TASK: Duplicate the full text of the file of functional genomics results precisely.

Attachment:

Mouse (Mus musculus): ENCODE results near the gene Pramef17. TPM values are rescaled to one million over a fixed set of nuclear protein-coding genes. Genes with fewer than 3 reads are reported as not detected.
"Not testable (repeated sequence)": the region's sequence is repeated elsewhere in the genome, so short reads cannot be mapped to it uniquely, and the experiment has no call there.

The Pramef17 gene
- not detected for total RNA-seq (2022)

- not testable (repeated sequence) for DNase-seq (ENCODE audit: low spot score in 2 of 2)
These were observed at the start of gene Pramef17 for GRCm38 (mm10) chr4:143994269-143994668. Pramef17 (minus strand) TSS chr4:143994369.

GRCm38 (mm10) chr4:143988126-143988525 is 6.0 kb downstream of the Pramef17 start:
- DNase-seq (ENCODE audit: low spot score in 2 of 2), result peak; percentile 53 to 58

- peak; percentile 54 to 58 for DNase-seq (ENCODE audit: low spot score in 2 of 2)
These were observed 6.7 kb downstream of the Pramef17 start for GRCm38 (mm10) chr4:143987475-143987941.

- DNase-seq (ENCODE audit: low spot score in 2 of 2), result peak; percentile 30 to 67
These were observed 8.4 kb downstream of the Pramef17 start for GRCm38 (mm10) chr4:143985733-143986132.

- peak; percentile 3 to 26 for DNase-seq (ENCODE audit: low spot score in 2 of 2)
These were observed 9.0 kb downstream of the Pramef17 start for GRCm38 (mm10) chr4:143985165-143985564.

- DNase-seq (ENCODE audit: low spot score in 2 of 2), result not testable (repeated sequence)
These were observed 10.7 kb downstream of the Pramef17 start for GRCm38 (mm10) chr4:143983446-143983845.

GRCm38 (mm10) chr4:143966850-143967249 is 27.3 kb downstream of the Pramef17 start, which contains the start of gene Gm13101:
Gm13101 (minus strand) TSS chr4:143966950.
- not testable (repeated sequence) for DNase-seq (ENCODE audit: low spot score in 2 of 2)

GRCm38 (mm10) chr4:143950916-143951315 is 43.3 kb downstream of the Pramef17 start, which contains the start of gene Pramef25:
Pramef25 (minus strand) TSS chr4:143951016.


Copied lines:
Mouse (Mus musculus): ENCODE results near the gene Pramef17. TPM values are rescaled to one million over a fixed set of nuclear protein-coding genes. Genes with fewer than 3 reads are reported as not detected.
"Not testable (repeated sequence)": the region's sequence is repeated elsewhere in the genome, so short reads cannot be mapped to it uniquely, and the experiment has no call there.

The Pramef17 gene
- not detected for total RNA-seq (2022)

- not testable (repeated sequence) for DNase-seq (ENCODE audit: low spot score in 2 of 2)
These were observed at the start of gene Pramef17 for GRCm38 (mm10) chr4:143994269-143994668. Pramef17 (minus strand) TSS chr4:143994369.

GRCm38 (mm10) chr4:143988126-143988525 is 6.0 kb downstream of the Pramef17 start:
- DNase-seq (ENCODE audit: low spot score in 2 of 2), result peak; percentile 53 to 58

- peak; percentile 54 to 58 for DNase-seq (ENCODE audit: low spot score in 2 of 2)
These were observed 6.7 kb downstream of the Pramef17 start for GRCm38 (mm10) chr4:143987475-143987941.

- DNase-seq (ENCODE audit: low spot score in 2 of 2), result peak; percentile 30 to 67
These were observed 8.4 kb downstream of the Pramef17 start for GRCm38 (mm10) chr4:143985733-143986132.

- peak; percentile 3 to 26 for DNase-seq (ENCODE audit: low spot score in 2 of 2)
These were observed 9.0 kb downstream of the Pramef17 start for GRCm38 (mm10) chr4:143985165-143985564.

- DNase-seq (ENCODE audit: low spot score in 2 of 2), result not testable (repeated sequence)
These were observed 10.7 kb downstream of the Pramef17 start for GRCm38 (mm10) chr4:143983446-143983845.

GRCm38 (mm10) chr4:143966850-143967249 is 27.3 kb downstream of the Pramef17 start, which contains the start of gene Gm13101:
Gm13101 (minus strand) TSS chr4:143966950.
- not testable (repeated sequence) for DNase-seq (ENCODE audit: low spot score in 2 of 2)

GRCm38 (mm10) chr4:143950916-143951315 is 43.3 kb downstream of the Pramef17 start, which contains the start of gene Pramef25:
Pramef25 (minus strand) TSS chr4:143951016.